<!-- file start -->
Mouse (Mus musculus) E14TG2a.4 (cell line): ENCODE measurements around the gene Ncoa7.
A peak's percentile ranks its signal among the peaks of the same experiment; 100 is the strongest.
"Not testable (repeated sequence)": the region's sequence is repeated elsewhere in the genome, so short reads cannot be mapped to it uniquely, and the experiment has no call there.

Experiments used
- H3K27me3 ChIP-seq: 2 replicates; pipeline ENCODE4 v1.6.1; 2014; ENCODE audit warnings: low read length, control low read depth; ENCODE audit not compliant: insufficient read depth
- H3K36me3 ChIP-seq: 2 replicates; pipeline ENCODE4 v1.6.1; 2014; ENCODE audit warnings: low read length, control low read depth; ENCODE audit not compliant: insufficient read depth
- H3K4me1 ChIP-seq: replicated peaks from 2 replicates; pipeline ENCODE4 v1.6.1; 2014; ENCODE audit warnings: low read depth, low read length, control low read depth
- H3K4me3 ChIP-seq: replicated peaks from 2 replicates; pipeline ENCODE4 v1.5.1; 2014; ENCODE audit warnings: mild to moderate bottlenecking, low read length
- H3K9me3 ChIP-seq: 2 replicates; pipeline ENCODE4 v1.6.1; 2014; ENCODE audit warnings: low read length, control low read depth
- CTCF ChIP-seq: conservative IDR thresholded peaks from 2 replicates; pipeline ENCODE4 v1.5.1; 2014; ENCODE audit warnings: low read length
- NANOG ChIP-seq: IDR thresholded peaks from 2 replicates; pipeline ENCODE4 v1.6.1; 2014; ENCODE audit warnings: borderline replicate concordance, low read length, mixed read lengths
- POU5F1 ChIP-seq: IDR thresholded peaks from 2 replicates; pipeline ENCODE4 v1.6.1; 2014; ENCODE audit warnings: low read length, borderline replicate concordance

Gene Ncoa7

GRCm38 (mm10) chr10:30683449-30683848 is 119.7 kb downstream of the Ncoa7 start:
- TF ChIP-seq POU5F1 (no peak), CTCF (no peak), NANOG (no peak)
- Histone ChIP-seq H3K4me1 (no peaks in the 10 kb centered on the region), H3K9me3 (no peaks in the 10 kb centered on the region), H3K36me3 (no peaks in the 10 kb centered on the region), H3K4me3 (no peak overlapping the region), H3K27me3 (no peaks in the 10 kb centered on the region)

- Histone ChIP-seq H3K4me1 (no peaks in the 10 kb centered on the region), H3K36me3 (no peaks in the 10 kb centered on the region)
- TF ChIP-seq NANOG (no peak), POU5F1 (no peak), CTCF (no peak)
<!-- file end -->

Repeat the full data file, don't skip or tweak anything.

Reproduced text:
Mouse (Mus musculus) E14TG2a.4 (cell line): ENCODE measurements around the gene Ncoa7.
A peak's percentile ranks its signal among the peaks of the same experiment; 100 is the strongest.
"Not testable (repeated sequence)": the region's sequence is repeated elsewhere in the genome, so short reads cannot be mapped to it uniquely, and the experiment has no call there.

Experiments used
- H3K27me3 ChIP-seq: 2 replicates; pipeline ENCODE4 v1.6.1; 2014; ENCODE audit warnings: low read length, control low read depth; ENCODE audit not compliant: insufficient read depth
- H3K36me3 ChIP-seq: 2 replicates; pipeline ENCODE4 v1.6.1; 2014; ENCODE audit warnings: low read length, control low read depth; ENCODE audit not compliant: insufficient read depth
- H3K4me1 ChIP-seq: replicated peaks from 2 replicates; pipeline ENCODE4 v1.6.1; 2014; ENCODE audit warnings: low read depth, low read length, control low read depth
- H3K4me3 ChIP-seq: replicated peaks from 2 replicates; pipeline ENCODE4 v1.5.1; 2014; ENCODE audit warnings: mild to moderate bottlenecking, low read length
- H3K9me3 ChIP-seq: 2 replicates; pipeline ENCODE4 v1.6.1; 2014; ENCODE audit warnings: low read length, control low read depth
- CTCF ChIP-seq: conservative IDR thresholded peaks from 2 replicates; pipeline ENCODE4 v1.5.1; 2014; ENCODE audit warnings: low read length
- NANOG ChIP-seq: IDR thresholded peaks from 2 replicates; pipeline ENCODE4 v1.6.1; 2014; ENCODE audit warnings: borderline replicate concordance, low read length, mixed read lengths
- POU5F1 ChIP-seq: IDR thresholded peaks from 2 replicates; pipeline ENCODE4 v1.6.1; 2014; ENCODE audit warnings: low read length, borderline replicate concordance

Gene Ncoa7

GRCm38 (mm10) chr10:30683449-30683848 is 119.7 kb downstream of the Ncoa7 start:
- TF ChIP-seq POU5F1 (no peak), CTCF (no peak), NANOG (no peak)
- Histone ChIP-seq H3K4me1 (no peaks in the 10 kb centered on the region), H3K9me3 (no peaks in the 10 kb centered on the region), H3K36me3 (no peaks in the 10 kb centered on the region), H3K4me3 (no peak overlapping the region), H3K27me3 (no peaks in the 10 kb centered on the region)

- Histone ChIP-seq H3K4me1 (no peaks in the 10 kb centered on the region), H3K36me3 (no peaks in the 10 kb centered on the region)
- TF ChIP-seq NANOG (no peak), POU5F1 (no peak), CTCF (no peak)